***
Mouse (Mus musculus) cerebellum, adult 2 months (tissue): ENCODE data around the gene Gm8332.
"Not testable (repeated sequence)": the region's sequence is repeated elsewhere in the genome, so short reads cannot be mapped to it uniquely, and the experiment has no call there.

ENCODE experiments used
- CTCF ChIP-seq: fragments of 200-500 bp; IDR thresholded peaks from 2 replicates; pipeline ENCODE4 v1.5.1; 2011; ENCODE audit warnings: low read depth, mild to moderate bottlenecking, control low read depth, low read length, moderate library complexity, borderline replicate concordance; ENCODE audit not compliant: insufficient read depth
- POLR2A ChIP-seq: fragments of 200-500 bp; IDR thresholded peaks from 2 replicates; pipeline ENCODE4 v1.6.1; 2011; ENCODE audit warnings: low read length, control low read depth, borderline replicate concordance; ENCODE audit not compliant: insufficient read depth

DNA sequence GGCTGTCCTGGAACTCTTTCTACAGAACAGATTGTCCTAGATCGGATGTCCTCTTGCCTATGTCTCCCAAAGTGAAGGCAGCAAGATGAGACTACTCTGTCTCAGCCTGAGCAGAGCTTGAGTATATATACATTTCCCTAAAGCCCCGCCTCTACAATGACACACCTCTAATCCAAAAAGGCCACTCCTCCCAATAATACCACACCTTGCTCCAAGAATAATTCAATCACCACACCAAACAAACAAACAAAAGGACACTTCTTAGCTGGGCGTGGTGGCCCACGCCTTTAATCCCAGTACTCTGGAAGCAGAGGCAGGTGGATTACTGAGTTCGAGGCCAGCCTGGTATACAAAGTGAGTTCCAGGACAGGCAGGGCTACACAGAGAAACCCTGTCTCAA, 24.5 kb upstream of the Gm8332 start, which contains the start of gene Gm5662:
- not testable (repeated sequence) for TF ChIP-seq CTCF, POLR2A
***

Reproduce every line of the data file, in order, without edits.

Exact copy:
Mouse (Mus musculus) cerebellum, adult 2 months (tissue): ENCODE data around the gene Gm8332.
"Not testable (repeated sequence)": the region's sequence is repeated elsewhere in the genome, so short reads cannot be mapped to it uniquely, and the experiment has no call there.

ENCODE experiments used
- CTCF ChIP-seq: fragments of 200-500 bp; IDR thresholded peaks from 2 replicates; pipeline ENCODE4 v1.5.1; 2011; ENCODE audit warnings: low read depth, mild to moderate bottlenecking, control low read depth, low read length, moderate library complexity, borderline replicate concordance; ENCODE audit not compliant: insufficient read depth
- POLR2A ChIP-seq: fragments of 200-500 bp; IDR thresholded peaks from 2 replicates; pipeline ENCODE4 v1.6.1; 2011; ENCODE audit warnings: low read length, control low read depth, borderline replicate concordance; ENCODE audit not compliant: insufficient read depth

DNA sequence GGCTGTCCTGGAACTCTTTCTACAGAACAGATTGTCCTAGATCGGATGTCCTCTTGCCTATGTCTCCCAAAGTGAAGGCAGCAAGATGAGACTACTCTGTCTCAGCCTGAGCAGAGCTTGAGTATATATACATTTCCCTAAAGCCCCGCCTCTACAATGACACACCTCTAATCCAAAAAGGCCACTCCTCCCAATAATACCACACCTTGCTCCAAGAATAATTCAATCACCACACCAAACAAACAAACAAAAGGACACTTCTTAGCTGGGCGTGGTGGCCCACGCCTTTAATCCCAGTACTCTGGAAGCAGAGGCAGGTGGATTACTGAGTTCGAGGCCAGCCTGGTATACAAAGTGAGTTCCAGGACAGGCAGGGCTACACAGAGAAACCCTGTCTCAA, 24.5 kb upstream of the Gm8332 start, which contains the start of gene Gm5662:
- not testable (repeated sequence) for TF ChIP-seq CTCF, POLR2A